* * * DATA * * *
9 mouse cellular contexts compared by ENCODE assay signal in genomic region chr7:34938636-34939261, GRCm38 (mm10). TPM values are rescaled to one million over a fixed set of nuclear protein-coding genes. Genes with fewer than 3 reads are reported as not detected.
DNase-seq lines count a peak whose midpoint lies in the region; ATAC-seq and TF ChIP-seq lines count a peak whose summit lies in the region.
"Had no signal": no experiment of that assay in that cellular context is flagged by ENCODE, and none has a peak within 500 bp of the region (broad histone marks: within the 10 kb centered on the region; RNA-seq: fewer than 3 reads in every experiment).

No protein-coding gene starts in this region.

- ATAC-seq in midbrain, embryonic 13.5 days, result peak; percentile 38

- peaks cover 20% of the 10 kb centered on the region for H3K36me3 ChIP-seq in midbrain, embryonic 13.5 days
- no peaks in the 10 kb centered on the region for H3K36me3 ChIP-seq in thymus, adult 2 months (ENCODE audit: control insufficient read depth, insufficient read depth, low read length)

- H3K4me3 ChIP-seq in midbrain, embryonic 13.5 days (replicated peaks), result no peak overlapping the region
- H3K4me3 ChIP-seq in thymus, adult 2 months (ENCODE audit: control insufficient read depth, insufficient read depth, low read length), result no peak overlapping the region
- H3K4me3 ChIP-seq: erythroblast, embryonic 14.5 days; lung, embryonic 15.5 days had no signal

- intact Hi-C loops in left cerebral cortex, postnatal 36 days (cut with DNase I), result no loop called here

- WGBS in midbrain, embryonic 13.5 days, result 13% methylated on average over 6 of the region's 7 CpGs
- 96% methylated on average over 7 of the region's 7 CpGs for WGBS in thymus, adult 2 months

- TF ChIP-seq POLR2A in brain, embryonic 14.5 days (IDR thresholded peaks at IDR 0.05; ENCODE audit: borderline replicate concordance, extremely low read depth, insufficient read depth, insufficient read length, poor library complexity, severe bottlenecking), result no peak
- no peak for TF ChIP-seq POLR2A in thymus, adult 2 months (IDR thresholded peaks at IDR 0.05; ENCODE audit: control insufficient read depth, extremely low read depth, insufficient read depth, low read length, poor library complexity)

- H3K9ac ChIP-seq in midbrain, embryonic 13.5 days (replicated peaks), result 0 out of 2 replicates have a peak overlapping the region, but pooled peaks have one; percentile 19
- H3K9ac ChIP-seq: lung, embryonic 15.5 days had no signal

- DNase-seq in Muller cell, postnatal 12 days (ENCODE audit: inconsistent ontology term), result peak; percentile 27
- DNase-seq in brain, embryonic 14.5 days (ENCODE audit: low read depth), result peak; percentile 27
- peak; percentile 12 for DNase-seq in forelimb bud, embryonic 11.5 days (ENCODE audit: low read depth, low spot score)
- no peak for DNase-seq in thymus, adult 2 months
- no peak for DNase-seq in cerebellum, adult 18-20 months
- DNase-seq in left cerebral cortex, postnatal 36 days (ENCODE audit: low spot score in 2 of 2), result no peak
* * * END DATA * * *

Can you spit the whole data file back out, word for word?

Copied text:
9 mouse cellular contexts compared by ENCODE assay signal in genomic region chr7:34938636-34939261, GRCm38 (mm10). TPM values are rescaled to one million over a fixed set of nuclear protein-coding genes. Genes with fewer than 3 reads are reported as not detected.
DNase-seq lines count a peak whose midpoint lies in the region; ATAC-seq and TF ChIP-seq lines count a peak whose summit lies in the region.
"Had no signal": no experiment of that assay in that cellular context is flagged by ENCODE, and none has a peak within 500 bp of the region (broad histone marks: within the 10 kb centered on the region; RNA-seq: fewer than 3 reads in every experiment).

No protein-coding gene starts in this region.

- ATAC-seq in midbrain, embryonic 13.5 days, result peak; percentile 38

- peaks cover 20% of the 10 kb centered on the region for H3K36me3 ChIP-seq in midbrain, embryonic 13.5 days
- no peaks in the 10 kb centered on the region for H3K36me3 ChIP-seq in thymus, adult 2 months (ENCODE audit: control insufficient read depth, insufficient read depth, low read length)

- H3K4me3 ChIP-seq in midbrain, embryonic 13.5 days (replicated peaks), result no peak overlapping the region
- H3K4me3 ChIP-seq in thymus, adult 2 months (ENCODE audit: control insufficient read depth, insufficient read depth, low read length), result no peak overlapping the region
- H3K4me3 ChIP-seq: erythroblast, embryonic 14.5 days; lung, embryonic 15.5 days had no signal

- intact Hi-C loops in left cerebral cortex, postnatal 36 days (cut with DNase I), result no loop called here

- WGBS in midbrain, embryonic 13.5 days, result 13% methylated on average over 6 of the region's 7 CpGs
- 96% methylated on average over 7 of the region's 7 CpGs for WGBS in thymus, adult 2 months

- TF ChIP-seq POLR2A in brain, embryonic 14.5 days (IDR thresholded peaks at IDR 0.05; ENCODE audit: borderline replicate concordance, extremely low read depth, insufficient read depth, insufficient read length, poor library complexity, severe bottlenecking), result no peak
- no peak for TF ChIP-seq POLR2A in thymus, adult 2 months (IDR thresholded peaks at IDR 0.05; ENCODE audit: control insufficient read depth, extremely low read depth, insufficient read depth, low read length, poor library complexity)

- H3K9ac ChIP-seq in midbrain, embryonic 13.5 days (replicated peaks), result 0 out of 2 replicates have a peak overlapping the region, but pooled peaks have one; percentile 19
- H3K9ac ChIP-seq: lung, embryonic 15.5 days had no signal

- DNase-seq in Muller cell, postnatal 12 days (ENCODE audit: inconsistent ontology term), result peak; percentile 27
- DNase-seq in brain, embryonic 14.5 days (ENCODE audit: low read depth), result peak; percentile 27
- peak; percentile 12 for DNase-seq in forelimb bud, embryonic 11.5 days (ENCODE audit: low read depth, low spot score)
- no peak for DNase-seq in thymus, adult 2 months
- no peak for DNase-seq in cerebellum, adult 18-20 months
- DNase-seq in left cerebral cortex, postnatal 36 days (ENCODE audit: low spot score in 2 of 2), result no peak